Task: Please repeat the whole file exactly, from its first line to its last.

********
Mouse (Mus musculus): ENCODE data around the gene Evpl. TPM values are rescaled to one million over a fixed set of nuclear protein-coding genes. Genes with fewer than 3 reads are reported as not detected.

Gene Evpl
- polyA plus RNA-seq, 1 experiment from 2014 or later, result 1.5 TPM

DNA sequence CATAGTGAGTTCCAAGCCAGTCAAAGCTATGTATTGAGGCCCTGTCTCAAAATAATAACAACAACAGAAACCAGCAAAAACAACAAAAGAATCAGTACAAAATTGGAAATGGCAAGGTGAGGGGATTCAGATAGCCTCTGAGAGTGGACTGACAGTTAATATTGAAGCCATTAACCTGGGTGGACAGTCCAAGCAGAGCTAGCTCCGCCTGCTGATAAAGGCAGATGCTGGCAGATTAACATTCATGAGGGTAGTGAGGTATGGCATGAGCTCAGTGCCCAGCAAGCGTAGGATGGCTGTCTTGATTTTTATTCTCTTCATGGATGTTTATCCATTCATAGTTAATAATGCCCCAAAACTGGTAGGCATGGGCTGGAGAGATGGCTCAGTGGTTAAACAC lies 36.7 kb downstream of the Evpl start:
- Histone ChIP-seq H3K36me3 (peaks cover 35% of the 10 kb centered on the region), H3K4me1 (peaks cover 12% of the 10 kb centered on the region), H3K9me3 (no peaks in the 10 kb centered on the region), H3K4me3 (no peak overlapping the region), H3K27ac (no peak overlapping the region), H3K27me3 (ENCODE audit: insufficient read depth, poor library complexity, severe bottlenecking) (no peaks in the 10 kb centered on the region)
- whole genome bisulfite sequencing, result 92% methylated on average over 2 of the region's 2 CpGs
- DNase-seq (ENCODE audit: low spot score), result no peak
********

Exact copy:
Mouse (Mus musculus): ENCODE data around the gene Evpl. TPM values are rescaled to one million over a fixed set of nuclear protein-coding genes. Genes with fewer than 3 reads are reported as not detected.

Gene Evpl
- polyA plus RNA-seq, 1 experiment from 2014 or later, result 1.5 TPM

DNA sequence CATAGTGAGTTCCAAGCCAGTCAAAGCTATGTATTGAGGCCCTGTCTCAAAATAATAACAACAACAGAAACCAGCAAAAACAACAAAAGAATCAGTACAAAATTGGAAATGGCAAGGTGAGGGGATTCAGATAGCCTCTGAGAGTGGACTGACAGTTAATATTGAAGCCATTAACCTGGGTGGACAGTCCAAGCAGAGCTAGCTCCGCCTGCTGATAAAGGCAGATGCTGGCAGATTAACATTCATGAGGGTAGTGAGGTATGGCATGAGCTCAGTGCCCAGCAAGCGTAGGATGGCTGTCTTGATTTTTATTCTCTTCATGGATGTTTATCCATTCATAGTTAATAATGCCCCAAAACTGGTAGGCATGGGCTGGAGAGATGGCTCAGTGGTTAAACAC lies 36.7 kb downstream of the Evpl start:
- Histone ChIP-seq H3K36me3 (peaks cover 35% of the 10 kb centered on the region), H3K4me1 (peaks cover 12% of the 10 kb centered on the region), H3K9me3 (no peaks in the 10 kb centered on the region), H3K4me3 (no peak overlapping the region), H3K27ac (no peak overlapping the region), H3K27me3 (ENCODE audit: insufficient read depth, poor library complexity, severe bottlenecking) (no peaks in the 10 kb centered on the region)
- whole genome bisulfite sequencing, result 92% methylated on average over 2 of the region's 2 CpGs
- DNase-seq (ENCODE audit: low spot score), result no peak